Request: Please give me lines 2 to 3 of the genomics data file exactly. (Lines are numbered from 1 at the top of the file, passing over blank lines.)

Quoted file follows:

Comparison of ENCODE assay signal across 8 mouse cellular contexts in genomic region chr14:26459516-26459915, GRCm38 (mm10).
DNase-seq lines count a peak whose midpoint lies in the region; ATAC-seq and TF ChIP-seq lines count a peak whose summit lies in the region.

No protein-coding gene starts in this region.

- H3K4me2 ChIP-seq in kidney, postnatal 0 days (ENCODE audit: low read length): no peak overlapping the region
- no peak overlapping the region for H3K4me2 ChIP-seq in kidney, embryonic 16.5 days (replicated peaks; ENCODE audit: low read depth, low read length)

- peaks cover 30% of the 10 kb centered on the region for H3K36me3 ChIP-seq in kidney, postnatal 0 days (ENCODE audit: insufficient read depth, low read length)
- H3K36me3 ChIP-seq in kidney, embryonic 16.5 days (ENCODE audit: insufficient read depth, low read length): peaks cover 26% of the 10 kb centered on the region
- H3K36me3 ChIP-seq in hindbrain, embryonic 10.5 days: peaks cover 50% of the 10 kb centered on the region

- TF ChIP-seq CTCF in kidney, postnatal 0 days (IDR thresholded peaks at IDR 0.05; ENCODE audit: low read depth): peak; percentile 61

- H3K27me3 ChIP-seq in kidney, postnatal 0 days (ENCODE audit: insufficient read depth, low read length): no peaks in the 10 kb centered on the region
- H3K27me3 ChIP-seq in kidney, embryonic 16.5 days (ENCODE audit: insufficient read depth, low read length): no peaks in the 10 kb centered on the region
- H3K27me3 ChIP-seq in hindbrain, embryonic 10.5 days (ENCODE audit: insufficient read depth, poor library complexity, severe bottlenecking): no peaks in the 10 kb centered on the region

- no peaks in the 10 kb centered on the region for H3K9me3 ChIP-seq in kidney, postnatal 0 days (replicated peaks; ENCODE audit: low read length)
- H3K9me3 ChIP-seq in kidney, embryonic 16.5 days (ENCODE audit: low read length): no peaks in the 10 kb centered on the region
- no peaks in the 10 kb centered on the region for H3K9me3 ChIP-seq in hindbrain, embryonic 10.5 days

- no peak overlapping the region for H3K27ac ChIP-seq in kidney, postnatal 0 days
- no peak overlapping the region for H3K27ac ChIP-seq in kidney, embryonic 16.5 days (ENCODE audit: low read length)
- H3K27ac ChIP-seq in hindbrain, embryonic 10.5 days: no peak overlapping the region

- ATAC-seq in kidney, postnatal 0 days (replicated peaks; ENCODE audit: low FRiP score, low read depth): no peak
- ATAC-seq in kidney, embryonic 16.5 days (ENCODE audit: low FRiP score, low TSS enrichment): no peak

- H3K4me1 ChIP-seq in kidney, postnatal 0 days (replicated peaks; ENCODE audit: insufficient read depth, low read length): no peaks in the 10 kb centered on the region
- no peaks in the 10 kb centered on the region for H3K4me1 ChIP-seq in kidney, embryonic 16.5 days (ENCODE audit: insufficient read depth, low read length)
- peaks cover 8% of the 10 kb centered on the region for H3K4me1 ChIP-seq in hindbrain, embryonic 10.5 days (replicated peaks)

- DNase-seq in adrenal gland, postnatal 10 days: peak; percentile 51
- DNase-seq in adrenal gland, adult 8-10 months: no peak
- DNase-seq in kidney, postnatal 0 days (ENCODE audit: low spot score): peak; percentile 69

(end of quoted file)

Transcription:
DNase-seq lines count a peak whose midpoint lies in the region; ATAC-seq and TF ChIP-seq lines count a peak whose summit lies in the region.

No protein-coding gene starts in this region.